Lower gas prices are something that all northerners want and I suppose all Canadians want as well. The NDP supports the effort to ensure that the day to day fluctuation in the price of gas is not conspiratorially exploited, that it is actually the cost of the product reflected in the price.
Every one of us in the country recognizes that oil is a world market commodity and will rise and fall, and that will cause changes in the price of the retail product. We can all accept that. We can all accept as well the deliberate act of government to ensure that we reduce greenhouse gas emissions through the development of hard targets over the next few years.
Interestingly enough, a poll was done in Alberta and some 70% of Albertans were in favour of hard targets for emission reductions. That speaks well of Albertans who understand the industry and understand the enormous problems that industry will face in the future, but they are not giving up on it. Albertans are not like that. They do not give up on problems. They recognize them and work to solve them, I hope, in the future. The leadership we are hearing from Alberta, though, is far behind the people of Alberta.
Higher gas prices are a symptom of a much larger disease. It will be more and more apparent in Canada as time goes on. Really, to solve the larger problem, we need to look at a national energy strategy in this country. We need to look at how we deal with energy as a whole. We will not get to a situation of reduced emissions for Kyoto without it and we will certainly not control prices and control the economy as far as energy costs go without some kind of nationally recognized strategy with buy-in from all the provinces and territories.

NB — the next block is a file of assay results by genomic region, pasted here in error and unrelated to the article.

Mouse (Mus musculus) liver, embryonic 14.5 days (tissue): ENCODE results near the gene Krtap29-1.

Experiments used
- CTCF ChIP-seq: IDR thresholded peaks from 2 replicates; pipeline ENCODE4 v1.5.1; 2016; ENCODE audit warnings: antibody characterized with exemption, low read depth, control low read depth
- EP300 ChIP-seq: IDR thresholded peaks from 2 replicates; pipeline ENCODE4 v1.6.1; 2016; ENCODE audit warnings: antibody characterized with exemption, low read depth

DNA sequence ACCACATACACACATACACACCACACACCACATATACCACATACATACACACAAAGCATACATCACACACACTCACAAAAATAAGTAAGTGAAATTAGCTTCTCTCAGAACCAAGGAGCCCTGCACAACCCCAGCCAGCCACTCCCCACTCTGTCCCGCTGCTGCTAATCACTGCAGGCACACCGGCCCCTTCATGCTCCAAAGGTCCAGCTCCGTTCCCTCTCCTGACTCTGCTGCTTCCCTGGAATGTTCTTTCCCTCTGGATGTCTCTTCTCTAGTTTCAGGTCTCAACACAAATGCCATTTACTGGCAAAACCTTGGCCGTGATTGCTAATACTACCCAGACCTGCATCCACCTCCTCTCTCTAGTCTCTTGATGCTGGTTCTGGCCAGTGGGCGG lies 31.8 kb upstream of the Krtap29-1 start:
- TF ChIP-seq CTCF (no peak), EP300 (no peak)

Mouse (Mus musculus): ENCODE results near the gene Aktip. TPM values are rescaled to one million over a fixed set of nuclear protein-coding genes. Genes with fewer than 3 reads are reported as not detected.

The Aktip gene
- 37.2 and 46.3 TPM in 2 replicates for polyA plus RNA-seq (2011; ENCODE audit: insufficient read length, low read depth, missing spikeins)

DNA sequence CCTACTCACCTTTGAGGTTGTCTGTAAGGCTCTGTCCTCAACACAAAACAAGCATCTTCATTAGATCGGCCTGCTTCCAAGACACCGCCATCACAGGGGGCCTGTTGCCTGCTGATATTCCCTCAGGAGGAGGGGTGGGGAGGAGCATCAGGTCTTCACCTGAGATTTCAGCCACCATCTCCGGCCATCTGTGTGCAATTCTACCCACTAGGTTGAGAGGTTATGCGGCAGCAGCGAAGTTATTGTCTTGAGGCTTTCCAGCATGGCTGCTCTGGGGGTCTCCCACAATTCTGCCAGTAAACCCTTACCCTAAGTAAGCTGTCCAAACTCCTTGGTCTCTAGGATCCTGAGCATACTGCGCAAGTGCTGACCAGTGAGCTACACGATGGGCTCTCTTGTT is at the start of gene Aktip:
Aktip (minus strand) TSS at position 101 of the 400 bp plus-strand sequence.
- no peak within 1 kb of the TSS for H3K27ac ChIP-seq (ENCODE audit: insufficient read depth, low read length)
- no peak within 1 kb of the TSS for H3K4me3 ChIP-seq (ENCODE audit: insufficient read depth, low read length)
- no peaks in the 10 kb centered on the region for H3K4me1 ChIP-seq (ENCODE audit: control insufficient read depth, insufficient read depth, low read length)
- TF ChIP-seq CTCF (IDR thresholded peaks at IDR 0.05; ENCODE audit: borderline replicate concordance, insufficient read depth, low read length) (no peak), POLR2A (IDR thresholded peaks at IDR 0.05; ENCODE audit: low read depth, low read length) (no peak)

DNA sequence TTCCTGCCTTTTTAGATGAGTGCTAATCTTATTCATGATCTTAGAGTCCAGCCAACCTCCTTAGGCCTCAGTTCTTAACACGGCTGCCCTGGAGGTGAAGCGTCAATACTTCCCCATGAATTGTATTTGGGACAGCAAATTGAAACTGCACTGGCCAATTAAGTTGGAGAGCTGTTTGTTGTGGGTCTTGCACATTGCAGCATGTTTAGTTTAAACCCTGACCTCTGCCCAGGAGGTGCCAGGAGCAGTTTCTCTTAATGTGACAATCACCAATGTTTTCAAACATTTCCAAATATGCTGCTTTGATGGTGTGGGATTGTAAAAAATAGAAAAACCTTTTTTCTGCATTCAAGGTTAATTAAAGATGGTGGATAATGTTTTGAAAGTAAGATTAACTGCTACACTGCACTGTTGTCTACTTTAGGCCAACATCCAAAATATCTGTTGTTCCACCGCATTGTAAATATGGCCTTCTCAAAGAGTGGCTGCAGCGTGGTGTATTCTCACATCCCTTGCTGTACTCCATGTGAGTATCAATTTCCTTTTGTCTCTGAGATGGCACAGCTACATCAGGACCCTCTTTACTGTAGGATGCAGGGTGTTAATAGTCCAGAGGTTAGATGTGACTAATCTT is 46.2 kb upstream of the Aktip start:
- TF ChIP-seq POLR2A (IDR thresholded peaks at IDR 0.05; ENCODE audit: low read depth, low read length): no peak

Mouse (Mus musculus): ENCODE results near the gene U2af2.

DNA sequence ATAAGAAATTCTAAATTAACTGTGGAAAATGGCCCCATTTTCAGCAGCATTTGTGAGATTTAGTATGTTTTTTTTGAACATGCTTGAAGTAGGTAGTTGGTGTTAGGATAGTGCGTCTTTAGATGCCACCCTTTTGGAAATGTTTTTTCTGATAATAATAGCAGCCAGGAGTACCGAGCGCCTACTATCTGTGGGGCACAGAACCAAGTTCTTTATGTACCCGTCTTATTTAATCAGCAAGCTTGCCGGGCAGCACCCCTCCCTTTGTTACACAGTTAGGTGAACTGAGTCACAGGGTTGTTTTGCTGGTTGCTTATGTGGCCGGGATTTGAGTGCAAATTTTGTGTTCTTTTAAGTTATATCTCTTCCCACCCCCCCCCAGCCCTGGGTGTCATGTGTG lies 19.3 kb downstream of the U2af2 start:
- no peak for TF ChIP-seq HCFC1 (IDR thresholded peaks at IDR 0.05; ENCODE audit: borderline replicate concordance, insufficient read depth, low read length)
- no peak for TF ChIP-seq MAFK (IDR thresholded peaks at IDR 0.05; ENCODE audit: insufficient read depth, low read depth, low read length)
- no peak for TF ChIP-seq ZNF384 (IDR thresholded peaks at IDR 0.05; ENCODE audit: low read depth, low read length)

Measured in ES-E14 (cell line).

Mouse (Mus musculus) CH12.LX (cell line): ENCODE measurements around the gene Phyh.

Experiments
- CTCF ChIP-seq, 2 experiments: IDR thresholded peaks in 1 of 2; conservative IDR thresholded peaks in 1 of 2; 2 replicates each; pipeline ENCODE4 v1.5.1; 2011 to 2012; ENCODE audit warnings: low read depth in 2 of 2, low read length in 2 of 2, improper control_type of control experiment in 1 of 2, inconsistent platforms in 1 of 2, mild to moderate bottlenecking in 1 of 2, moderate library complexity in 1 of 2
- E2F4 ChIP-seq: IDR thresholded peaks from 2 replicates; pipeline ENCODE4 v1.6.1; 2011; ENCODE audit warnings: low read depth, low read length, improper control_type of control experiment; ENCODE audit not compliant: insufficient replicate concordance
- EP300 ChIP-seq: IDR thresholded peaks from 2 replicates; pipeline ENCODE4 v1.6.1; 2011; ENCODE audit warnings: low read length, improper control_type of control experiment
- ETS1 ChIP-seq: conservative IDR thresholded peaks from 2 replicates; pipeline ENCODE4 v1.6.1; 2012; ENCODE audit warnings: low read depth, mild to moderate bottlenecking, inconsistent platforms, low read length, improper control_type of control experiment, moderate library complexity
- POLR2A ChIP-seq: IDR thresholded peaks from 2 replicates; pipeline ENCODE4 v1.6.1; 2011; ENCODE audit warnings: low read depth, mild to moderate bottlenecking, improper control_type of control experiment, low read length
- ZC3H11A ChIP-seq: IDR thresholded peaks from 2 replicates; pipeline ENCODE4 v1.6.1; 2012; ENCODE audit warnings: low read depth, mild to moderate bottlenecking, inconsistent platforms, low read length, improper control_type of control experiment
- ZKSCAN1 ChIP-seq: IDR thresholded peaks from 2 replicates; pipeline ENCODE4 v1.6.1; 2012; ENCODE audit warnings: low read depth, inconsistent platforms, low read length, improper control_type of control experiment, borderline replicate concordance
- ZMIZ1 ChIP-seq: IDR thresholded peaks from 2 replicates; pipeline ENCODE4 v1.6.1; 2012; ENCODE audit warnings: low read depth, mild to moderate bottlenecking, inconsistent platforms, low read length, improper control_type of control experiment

Recently, people in Ontario saw gas prices rise because a fire damaged part of a refinery. The fact that a fire at one refinery results in gas shortages and high prices shows a system for delivering fuel for consumers in trouble. There is no excess capacity and the likelihood of getting more excess capacity is limited.
We need to look at conservation. The primary goal of any national energy strategy today and into the future has to be conservation.
The government has come out with a number of solutions for climate change. One of them was renewable fuels. We are seeing an investment of $2.2 billion over seven years into renewable fuels. It is a great thing for farmers, a great thing for the agricultural industry, but not really a great thing for conservation. Renewable fuels are not part of a conservation cycle. They are part of a demand cycle. They will continue the demand.